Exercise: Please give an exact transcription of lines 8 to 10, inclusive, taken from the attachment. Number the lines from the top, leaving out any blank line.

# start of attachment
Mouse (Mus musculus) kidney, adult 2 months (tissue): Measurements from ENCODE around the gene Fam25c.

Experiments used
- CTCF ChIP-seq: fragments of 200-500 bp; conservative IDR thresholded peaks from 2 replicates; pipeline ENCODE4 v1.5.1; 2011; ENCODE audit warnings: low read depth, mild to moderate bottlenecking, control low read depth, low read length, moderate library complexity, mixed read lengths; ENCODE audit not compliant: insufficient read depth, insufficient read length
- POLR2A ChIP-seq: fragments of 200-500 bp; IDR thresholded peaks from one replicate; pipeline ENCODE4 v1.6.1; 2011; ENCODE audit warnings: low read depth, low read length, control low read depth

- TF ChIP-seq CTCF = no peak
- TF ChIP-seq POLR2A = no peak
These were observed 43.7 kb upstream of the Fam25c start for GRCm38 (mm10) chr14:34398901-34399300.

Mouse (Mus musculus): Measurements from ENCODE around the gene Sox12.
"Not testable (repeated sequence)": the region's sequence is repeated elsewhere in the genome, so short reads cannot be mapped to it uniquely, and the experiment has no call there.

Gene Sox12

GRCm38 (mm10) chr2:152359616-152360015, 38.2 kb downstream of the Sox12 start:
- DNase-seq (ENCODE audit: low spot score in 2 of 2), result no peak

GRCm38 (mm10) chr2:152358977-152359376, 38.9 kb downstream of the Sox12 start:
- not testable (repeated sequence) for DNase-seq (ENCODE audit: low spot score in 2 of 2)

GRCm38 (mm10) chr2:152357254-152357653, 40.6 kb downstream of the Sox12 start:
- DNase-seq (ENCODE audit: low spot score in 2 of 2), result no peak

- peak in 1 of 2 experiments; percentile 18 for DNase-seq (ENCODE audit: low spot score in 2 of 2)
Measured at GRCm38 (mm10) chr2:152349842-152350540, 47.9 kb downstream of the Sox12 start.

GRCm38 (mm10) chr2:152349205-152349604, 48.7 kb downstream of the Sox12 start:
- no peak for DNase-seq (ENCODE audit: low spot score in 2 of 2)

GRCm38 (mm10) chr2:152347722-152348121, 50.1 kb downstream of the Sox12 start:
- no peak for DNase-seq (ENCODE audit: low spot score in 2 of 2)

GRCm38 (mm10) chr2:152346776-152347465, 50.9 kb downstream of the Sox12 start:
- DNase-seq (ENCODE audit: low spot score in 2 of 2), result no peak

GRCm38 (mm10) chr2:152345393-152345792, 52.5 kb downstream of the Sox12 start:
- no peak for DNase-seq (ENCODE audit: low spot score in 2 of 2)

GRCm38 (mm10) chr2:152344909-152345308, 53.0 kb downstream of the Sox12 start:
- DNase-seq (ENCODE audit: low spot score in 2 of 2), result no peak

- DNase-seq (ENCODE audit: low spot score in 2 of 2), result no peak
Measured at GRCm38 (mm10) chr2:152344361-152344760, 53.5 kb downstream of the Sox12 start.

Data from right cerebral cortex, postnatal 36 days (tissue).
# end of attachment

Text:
Mouse (Mus musculus): Measurements from ENCODE around the gene Sox12.
"Not testable (repeated sequence)": the region's sequence is repeated elsewhere in the genome, so short reads cannot be mapped to it uniquely, and the experiment has no call there.

Gene Sox12